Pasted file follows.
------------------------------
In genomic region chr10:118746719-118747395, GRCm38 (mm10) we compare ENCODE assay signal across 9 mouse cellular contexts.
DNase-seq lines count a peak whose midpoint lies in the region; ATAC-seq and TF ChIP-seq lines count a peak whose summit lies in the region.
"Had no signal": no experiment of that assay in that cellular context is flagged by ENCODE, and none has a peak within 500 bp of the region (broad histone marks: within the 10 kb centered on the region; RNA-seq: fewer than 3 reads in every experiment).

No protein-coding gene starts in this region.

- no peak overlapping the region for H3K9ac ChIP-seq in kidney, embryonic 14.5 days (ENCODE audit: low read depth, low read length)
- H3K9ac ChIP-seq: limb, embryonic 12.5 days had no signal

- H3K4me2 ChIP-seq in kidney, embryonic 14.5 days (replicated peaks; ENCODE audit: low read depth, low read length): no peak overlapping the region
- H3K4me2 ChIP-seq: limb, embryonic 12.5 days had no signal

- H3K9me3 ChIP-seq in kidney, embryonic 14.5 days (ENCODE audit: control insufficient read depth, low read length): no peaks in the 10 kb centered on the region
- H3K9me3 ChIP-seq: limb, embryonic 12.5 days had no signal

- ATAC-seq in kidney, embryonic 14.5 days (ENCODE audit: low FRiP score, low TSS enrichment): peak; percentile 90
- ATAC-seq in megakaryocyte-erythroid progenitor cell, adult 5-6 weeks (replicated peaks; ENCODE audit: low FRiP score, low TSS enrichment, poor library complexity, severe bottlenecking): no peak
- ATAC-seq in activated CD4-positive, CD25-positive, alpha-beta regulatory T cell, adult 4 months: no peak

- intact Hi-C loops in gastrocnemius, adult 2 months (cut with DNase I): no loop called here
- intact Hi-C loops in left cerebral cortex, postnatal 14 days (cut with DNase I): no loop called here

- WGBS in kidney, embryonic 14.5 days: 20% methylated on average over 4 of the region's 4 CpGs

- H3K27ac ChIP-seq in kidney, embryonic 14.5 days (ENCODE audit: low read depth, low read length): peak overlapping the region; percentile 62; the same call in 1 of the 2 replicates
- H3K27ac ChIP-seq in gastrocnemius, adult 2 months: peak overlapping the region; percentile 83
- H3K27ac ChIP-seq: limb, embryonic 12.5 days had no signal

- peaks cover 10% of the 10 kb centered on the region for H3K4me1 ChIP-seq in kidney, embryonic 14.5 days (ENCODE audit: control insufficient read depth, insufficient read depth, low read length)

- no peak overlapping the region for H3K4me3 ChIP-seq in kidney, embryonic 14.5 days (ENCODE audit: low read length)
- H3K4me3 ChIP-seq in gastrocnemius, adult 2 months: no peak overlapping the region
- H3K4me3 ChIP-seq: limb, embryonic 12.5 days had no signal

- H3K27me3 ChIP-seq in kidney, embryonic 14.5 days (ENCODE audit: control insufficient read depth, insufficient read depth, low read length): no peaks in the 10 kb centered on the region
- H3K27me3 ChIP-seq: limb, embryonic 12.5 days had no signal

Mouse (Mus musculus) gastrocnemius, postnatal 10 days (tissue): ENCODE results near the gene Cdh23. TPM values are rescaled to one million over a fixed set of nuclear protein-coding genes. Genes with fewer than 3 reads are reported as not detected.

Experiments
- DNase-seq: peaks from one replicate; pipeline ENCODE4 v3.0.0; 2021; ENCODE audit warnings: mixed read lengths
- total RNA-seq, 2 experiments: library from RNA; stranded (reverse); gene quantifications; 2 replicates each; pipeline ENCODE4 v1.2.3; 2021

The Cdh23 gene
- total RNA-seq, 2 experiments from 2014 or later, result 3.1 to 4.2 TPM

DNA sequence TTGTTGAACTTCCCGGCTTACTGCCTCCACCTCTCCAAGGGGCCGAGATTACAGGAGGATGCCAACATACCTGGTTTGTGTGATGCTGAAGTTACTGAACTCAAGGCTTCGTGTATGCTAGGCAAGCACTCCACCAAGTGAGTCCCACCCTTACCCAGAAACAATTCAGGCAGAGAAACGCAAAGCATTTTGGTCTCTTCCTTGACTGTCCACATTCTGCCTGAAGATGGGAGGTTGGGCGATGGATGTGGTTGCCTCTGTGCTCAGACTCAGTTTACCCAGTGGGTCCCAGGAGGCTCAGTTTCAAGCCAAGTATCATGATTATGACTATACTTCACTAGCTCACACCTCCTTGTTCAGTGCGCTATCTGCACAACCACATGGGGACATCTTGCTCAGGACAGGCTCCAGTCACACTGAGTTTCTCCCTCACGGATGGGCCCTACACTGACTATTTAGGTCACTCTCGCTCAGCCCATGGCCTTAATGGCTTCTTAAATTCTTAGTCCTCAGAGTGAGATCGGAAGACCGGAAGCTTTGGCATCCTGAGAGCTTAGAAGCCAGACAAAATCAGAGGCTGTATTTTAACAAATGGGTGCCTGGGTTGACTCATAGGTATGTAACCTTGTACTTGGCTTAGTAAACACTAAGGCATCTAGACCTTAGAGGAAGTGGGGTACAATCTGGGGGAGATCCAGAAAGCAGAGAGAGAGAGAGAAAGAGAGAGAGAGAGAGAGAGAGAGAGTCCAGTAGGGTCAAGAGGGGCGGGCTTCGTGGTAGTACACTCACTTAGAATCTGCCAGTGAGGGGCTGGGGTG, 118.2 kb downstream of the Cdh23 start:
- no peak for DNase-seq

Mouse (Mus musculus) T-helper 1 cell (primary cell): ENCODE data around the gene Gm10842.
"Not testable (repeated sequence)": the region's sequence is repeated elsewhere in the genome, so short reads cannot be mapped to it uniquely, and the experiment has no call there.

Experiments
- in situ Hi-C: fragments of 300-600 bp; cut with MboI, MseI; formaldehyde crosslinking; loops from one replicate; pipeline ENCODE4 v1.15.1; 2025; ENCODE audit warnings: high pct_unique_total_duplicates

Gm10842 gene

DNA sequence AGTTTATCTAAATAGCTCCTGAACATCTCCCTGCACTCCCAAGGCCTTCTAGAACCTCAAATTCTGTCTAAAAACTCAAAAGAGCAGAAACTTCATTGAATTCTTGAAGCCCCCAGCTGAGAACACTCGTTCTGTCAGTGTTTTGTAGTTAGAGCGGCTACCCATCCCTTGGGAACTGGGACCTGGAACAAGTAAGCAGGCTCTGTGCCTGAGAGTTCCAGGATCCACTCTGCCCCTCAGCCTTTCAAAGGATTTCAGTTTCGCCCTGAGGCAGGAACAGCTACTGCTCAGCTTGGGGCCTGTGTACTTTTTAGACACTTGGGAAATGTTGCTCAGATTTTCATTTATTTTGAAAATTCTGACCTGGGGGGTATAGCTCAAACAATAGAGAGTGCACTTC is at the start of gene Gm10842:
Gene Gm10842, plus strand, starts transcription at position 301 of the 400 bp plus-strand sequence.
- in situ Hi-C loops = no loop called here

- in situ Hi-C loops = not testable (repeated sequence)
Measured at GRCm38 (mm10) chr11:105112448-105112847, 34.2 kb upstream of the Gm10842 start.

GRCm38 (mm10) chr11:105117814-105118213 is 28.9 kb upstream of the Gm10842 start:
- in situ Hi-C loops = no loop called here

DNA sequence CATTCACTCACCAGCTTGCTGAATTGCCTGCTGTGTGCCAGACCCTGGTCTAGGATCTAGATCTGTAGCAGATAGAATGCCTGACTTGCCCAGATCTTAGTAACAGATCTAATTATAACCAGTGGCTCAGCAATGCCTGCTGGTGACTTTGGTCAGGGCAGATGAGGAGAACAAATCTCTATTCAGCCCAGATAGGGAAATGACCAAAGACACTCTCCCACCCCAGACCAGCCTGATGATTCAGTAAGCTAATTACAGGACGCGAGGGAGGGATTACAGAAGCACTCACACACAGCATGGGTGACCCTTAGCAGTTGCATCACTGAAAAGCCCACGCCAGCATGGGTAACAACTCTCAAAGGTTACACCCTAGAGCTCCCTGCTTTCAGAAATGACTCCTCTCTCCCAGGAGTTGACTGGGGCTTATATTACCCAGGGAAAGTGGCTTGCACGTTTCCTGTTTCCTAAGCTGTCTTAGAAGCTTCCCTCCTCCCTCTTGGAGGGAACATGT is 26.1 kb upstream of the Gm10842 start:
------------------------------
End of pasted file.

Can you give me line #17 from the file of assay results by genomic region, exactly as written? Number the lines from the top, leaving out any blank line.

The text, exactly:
- H3K27ac ChIP-seq in kidney, embryonic 14.5 days (ENCODE audit: low read depth, low read length): peak overlapping the region; percentile 62; the same call in 1 of the 2 replicates